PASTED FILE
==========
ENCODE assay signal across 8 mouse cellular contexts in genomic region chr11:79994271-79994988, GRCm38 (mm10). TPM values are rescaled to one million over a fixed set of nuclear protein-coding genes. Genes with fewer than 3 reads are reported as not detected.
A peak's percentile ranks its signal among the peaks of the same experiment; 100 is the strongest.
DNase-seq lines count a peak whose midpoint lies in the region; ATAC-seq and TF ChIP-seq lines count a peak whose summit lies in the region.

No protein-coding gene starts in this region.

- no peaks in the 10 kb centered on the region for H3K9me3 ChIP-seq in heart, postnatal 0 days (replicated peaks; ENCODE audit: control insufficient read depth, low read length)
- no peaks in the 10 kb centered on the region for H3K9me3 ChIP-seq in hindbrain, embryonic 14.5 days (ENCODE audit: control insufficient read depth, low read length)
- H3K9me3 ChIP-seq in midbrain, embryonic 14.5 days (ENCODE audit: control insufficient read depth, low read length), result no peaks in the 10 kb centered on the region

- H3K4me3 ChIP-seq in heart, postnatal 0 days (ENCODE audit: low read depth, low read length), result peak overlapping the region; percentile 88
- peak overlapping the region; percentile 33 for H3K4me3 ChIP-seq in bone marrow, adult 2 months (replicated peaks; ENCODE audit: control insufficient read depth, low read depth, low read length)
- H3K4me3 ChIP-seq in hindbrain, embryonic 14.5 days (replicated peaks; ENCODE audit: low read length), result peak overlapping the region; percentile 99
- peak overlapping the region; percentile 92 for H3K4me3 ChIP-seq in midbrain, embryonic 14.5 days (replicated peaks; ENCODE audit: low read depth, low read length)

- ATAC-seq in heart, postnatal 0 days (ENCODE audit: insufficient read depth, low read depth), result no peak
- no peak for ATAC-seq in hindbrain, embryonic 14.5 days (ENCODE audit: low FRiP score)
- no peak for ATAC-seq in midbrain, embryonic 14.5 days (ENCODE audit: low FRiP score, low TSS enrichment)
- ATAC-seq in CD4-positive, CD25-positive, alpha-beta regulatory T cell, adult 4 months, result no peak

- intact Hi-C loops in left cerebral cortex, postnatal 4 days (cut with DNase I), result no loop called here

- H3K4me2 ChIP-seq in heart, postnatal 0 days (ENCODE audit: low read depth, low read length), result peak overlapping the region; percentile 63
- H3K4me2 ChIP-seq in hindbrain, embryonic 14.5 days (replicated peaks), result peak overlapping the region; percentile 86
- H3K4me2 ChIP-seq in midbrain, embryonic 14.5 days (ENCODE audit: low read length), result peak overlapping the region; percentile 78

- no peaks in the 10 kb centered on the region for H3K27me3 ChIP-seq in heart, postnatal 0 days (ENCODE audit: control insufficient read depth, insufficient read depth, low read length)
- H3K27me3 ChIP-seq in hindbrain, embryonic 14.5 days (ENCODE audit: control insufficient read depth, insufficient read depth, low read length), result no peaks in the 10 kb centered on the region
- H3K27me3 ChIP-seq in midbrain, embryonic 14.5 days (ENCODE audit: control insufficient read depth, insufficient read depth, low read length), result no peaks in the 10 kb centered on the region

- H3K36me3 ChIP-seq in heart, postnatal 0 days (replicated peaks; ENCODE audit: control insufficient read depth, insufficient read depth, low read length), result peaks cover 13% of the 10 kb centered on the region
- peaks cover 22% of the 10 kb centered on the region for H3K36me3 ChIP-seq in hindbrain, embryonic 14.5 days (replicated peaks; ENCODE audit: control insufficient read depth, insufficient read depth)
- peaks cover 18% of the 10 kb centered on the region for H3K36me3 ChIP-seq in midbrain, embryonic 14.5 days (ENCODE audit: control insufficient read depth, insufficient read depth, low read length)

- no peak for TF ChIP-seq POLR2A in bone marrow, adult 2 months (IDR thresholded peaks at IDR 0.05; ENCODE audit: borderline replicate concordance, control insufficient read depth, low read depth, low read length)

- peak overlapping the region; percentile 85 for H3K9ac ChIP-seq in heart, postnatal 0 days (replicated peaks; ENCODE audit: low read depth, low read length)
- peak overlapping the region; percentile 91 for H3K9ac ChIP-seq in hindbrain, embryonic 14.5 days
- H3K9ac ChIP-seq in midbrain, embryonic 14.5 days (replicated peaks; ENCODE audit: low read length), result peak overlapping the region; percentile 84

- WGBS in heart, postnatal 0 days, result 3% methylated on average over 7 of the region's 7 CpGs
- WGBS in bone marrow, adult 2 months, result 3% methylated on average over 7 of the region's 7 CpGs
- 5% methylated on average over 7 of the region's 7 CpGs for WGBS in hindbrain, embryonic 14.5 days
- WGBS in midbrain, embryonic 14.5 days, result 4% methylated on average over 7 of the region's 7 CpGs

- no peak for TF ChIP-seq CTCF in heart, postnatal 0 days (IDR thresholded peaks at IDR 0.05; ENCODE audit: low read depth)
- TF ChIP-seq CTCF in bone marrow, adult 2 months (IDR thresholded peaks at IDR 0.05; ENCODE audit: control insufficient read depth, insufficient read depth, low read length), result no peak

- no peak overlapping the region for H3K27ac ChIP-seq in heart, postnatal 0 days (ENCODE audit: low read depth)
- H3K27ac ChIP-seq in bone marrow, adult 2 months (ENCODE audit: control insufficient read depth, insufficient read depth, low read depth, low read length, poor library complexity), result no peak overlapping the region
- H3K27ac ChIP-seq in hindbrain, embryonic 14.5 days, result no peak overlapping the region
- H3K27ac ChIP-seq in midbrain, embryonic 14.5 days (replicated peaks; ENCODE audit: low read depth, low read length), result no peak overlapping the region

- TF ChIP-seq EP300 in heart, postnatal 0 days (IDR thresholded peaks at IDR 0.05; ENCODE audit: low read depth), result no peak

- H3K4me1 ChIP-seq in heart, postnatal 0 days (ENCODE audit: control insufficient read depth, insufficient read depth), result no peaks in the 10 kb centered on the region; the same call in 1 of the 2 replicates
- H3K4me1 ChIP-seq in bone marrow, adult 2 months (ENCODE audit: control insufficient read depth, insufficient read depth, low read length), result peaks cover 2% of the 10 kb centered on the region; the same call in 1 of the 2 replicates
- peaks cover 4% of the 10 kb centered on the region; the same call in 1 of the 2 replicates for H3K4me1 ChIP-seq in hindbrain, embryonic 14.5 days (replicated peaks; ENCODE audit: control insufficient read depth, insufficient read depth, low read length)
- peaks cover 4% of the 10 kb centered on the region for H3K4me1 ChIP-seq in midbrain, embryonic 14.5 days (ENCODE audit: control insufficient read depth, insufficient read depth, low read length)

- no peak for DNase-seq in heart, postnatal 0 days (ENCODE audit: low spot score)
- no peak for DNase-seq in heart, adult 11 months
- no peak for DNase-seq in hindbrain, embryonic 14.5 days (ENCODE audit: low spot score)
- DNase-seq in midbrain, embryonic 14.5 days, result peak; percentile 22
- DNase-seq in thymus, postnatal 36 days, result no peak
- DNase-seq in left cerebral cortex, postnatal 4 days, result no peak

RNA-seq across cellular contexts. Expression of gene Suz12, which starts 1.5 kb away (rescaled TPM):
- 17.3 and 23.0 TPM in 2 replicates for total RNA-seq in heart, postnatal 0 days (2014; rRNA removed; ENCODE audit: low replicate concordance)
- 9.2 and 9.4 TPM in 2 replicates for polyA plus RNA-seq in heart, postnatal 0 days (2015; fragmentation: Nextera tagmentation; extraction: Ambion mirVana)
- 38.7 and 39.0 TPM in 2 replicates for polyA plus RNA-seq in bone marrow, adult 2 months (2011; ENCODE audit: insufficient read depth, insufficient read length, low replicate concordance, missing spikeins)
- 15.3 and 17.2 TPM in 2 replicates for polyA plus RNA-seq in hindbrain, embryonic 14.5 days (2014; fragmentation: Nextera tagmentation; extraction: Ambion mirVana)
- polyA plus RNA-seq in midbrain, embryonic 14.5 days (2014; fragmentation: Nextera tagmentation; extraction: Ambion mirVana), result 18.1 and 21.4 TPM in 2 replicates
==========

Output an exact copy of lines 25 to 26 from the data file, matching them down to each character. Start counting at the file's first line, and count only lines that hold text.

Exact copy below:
- peaks cover 18% of the 10 kb centered on the region for H3K36me3 ChIP-seq in midbrain, embryonic 14.5 days (ENCODE audit: control insufficient read depth, insufficient read depth, low read length)

- no peak for TF ChIP-seq POLR2A in bone marrow, adult 2 months (IDR thresholded peaks at IDR 0.05; ENCODE audit: borderline replicate concordance, control insufficient read depth, low read depth, low read length)